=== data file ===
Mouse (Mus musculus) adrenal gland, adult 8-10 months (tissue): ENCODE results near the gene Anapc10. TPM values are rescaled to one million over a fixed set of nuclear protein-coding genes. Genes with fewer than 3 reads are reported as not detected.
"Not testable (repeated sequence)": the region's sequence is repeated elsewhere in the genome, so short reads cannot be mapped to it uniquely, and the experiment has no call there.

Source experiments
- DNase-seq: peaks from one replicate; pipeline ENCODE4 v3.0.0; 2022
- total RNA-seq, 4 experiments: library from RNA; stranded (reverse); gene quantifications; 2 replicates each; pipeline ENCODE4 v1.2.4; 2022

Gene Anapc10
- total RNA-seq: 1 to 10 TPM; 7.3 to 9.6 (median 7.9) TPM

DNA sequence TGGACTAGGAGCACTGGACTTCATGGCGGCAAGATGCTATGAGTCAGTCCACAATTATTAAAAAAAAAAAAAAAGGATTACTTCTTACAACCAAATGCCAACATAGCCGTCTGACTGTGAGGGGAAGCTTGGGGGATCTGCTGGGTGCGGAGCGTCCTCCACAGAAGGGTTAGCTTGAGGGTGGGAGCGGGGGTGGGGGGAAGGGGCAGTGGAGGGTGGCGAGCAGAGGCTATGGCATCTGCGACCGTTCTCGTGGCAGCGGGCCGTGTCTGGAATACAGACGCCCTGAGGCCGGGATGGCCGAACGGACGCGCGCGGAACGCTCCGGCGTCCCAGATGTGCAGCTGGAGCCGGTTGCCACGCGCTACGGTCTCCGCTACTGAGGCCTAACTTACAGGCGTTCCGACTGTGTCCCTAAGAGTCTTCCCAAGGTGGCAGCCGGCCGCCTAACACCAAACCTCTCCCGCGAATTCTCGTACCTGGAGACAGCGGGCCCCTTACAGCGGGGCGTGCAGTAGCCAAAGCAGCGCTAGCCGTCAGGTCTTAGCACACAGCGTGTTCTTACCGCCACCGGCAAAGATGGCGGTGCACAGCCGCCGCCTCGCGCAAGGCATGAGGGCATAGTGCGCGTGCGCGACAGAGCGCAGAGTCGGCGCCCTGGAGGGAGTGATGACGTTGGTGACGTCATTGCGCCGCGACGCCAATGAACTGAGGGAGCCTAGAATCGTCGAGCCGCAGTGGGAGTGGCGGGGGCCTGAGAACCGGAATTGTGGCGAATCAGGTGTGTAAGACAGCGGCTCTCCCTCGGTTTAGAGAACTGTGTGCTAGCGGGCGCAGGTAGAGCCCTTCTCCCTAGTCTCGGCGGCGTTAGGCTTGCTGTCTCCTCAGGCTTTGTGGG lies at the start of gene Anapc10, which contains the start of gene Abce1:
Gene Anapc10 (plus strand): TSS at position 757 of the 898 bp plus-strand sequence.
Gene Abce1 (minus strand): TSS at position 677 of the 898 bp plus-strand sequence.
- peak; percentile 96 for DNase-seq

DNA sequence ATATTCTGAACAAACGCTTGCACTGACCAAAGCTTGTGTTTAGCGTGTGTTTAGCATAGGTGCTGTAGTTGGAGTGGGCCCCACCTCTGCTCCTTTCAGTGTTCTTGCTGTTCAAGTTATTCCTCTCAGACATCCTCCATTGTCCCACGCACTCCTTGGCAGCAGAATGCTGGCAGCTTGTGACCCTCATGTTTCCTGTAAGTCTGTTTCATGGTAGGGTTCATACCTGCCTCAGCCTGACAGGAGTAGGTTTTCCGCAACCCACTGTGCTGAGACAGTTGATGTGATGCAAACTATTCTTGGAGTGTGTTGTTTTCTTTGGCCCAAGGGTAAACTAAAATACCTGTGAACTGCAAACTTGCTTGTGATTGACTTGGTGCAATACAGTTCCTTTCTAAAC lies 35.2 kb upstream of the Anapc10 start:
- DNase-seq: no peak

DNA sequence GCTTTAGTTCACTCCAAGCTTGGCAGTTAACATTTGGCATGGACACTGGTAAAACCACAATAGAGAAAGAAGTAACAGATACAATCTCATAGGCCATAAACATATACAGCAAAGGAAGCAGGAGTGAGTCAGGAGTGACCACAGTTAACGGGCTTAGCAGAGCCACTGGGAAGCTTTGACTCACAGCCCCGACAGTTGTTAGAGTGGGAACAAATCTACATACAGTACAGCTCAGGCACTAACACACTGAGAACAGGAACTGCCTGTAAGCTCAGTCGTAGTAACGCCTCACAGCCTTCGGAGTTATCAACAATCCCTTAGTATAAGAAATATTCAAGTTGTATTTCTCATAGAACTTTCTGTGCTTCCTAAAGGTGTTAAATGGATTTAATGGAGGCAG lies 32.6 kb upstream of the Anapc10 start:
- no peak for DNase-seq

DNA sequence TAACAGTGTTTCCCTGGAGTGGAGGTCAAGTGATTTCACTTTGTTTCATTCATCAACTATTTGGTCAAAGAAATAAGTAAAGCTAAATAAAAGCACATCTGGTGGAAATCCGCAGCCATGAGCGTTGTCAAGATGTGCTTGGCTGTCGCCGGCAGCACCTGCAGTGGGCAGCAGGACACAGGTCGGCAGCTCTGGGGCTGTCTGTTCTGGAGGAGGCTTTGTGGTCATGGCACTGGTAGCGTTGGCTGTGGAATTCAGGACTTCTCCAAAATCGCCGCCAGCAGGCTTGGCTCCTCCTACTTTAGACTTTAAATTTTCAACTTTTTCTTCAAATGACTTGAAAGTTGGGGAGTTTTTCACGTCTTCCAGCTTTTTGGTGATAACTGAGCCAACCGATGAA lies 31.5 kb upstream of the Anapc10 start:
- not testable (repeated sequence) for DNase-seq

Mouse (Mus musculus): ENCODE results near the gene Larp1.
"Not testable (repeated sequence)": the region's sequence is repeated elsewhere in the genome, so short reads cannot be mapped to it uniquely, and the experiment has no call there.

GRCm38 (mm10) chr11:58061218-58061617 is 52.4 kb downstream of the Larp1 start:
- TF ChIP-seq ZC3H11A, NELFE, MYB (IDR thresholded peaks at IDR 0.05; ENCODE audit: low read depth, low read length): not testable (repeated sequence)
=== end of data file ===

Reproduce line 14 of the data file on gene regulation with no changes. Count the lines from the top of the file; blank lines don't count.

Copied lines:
DNA sequence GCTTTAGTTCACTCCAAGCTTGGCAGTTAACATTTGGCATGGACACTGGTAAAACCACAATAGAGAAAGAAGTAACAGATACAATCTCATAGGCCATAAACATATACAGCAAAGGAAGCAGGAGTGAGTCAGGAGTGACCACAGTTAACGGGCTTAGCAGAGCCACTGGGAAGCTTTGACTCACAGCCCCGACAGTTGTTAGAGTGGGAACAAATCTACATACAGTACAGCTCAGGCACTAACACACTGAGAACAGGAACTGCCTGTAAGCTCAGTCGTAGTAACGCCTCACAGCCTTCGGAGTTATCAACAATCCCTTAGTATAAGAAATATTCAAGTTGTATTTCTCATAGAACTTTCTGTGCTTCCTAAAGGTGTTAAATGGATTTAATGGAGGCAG lies 32.6 kb upstream of the Anapc10 start: